Ocasio-Cortez, Mooney spar on Twitter over closed-door impeachment hearings

Rep. Alexandria Ocasio-CortezAlexandria Ocasio-CortezLawmakers fear voter backlash over failure to reach COVID-19 relief deal Why Democrats must confront extreme left wing incitement to violence The Hill Interview: Jerry Brown on climate disasters, COVID-19 and Biden's 'Rooseveltian moment' MORE (D-N.Y.) hit back Thursday after Rep. Alex MooneyAlexander (Alex) Xavier MooneyHouse GOP lawmakers urge Senate to confirm Vought Overnight Defense: House passes bills to rein in Trump on Iran | Pentagon seeks Iraq's permission to deploy missile defenses | Roberts refuses to read Paul question on whistleblower during impeachment trial Here are the lawmakers who defected on Iran legislation MORE (R-W.Va.) accused her of supporting “Soviet style secret hearings in the Capitol basement.”

Mooney accused Ocasio-Cortez of not supporting “Open and Transparent government” after she noted that many of the group of Republican representatives who disrupted a House deposition in a Sensitive Compartmented Information Facility were members of the committee and thus would know electronic devices were not allowed in the room.

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“Rep. Mooney, you & I both know that when a massive crime is committed, the 1st step is to separate witnesses & get their stories to see what adds up,” Ocasio-Cortez tweeted in response. “You know that making these depositions public will help potential criminals line up their testimony. Why do you want to do that?”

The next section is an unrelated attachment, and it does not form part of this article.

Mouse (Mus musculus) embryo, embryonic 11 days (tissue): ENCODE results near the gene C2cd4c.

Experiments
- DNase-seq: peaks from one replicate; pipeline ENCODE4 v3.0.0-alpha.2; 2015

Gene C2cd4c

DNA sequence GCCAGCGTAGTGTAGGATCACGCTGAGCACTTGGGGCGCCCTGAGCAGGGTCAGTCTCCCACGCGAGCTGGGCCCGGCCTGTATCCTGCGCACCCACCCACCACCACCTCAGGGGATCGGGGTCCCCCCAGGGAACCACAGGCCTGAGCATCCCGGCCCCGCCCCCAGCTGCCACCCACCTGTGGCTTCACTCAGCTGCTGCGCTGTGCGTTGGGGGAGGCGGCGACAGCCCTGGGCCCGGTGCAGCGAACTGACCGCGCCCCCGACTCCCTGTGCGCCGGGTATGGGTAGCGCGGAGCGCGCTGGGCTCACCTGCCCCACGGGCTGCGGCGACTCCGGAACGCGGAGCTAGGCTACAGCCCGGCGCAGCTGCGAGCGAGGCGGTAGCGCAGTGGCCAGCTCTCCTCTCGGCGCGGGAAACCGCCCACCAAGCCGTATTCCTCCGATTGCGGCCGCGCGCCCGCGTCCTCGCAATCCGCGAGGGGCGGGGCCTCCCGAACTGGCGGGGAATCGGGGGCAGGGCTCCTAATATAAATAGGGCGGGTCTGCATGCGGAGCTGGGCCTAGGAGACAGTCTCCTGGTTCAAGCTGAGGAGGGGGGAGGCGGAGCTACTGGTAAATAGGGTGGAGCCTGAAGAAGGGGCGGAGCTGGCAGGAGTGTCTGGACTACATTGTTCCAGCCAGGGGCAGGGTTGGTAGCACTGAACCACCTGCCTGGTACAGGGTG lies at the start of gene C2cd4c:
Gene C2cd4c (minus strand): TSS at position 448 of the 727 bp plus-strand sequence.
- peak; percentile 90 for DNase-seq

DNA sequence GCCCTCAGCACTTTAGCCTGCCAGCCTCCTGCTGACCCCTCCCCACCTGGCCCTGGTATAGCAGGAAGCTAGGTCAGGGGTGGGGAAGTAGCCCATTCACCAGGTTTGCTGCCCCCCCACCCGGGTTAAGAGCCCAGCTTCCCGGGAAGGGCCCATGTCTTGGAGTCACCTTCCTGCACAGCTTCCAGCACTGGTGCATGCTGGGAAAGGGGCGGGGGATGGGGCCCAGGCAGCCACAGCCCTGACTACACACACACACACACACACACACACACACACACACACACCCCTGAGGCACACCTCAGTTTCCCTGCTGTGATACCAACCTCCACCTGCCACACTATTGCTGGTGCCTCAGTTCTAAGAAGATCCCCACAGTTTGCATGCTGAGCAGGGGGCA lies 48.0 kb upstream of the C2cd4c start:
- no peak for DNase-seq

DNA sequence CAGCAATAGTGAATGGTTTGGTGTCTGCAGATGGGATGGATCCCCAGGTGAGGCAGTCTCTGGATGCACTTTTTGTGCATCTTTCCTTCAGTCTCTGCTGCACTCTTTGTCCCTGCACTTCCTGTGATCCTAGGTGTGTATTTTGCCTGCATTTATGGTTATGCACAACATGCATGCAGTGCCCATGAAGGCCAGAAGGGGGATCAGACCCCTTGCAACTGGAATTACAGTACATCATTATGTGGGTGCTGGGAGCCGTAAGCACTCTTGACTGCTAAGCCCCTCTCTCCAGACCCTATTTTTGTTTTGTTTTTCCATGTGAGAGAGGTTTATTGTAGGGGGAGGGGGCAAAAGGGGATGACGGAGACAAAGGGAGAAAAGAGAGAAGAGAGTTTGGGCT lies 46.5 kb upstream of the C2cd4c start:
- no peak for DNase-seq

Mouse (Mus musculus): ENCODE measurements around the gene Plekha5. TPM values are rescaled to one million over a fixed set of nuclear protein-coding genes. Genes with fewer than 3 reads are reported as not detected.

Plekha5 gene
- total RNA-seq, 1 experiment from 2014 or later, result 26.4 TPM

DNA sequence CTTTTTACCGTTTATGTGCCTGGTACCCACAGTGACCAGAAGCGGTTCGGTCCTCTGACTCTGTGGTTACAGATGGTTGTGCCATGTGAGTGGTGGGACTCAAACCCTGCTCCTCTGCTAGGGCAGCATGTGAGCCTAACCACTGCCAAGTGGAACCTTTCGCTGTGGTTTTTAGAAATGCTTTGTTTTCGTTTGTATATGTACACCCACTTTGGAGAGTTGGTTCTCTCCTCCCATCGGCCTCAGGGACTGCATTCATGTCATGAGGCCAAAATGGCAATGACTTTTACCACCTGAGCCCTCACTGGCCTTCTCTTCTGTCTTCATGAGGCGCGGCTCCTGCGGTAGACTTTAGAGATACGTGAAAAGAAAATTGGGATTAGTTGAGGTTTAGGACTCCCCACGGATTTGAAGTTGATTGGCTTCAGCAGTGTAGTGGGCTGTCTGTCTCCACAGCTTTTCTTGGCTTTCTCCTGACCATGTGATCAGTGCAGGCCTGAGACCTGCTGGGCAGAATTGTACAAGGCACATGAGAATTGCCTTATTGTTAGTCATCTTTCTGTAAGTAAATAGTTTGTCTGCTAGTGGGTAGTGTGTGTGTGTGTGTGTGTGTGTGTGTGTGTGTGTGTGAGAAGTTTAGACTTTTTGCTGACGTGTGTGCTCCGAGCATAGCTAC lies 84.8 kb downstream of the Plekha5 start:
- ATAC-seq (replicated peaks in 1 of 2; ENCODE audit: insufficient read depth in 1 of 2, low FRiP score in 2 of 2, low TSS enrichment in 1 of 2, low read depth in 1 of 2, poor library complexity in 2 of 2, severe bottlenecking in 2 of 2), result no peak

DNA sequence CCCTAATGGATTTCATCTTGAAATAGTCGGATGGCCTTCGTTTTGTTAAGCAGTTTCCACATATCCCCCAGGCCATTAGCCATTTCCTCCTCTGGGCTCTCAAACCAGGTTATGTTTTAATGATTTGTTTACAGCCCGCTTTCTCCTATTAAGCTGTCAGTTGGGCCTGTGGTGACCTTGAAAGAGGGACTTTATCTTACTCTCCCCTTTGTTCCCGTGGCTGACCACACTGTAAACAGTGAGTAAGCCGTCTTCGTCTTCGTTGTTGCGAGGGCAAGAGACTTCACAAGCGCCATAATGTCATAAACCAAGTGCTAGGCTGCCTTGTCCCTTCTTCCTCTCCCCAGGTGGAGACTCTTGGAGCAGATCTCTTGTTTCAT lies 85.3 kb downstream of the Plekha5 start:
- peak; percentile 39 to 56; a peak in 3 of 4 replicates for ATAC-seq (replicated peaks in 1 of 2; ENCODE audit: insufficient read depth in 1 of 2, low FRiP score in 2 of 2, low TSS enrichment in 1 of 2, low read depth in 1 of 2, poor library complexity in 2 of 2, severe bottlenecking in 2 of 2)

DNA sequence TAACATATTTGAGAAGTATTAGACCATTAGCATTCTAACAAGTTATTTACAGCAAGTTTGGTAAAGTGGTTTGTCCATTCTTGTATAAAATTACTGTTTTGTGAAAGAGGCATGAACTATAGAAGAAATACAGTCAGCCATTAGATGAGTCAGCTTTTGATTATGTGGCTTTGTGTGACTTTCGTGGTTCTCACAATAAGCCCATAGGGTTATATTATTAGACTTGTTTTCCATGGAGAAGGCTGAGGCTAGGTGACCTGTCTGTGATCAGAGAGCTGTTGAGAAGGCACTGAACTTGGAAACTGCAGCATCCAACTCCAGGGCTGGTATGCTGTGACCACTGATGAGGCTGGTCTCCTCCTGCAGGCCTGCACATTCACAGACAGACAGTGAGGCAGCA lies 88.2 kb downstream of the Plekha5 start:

Mooney was one of the nearly two dozen GOP representatives involved in the action, which was led by Rep. Matt GaetzMatthew (Matt) GaetzLara Trump campaigns with far-right activist candidate Laura Loomer in Florida House to vote on removing cannabis from list of controlled substances The Hill's 12:30 Report: Sights and sounds from GOP convention night 1 MORE (R-Fla.), one of President TrumpDonald John TrumpObama calls on Senate not to fill Ginsburg's vacancy until after election Planned Parenthood: 'The fate of our rights' depends on Ginsburg replacement Progressive group to spend M in ad campaign on Supreme Court vacancy MORE’s most vocal defenders in the House.

Republicans, including those who entered the SCIF Wednesday, have raised objections to the number of closed-door hearings conducted by the House as part of its impeachment inquiry, while Democrats have invoked the possibility of coordinated testimony if the hearings were open to the public.

However, mindful of the threat of further disruptions, House Democrats are considering taking the hearings public as early as mid-November, according to a Washington Post report Wednesday evening.

“It’s going to be the difference between reading a dry transcript and actually hearing the story from the people who were in the room,” Rep. Jim HimesJames (Jim) Andres HimesMany Democrats want John Bolton's testimony, but Pelosi stays mum SEC's Clayton demurs on firing of Manhattan US attorney he would replace Democrats face tough questions with Bolton MORE (D-Conn.), a member of the House Intelligence Committee, told the Post.

“I think the story needs to be told, you know, the story of the abuse of power. ... People like the various ambassadors who have come to testify need to come tell it,” he added.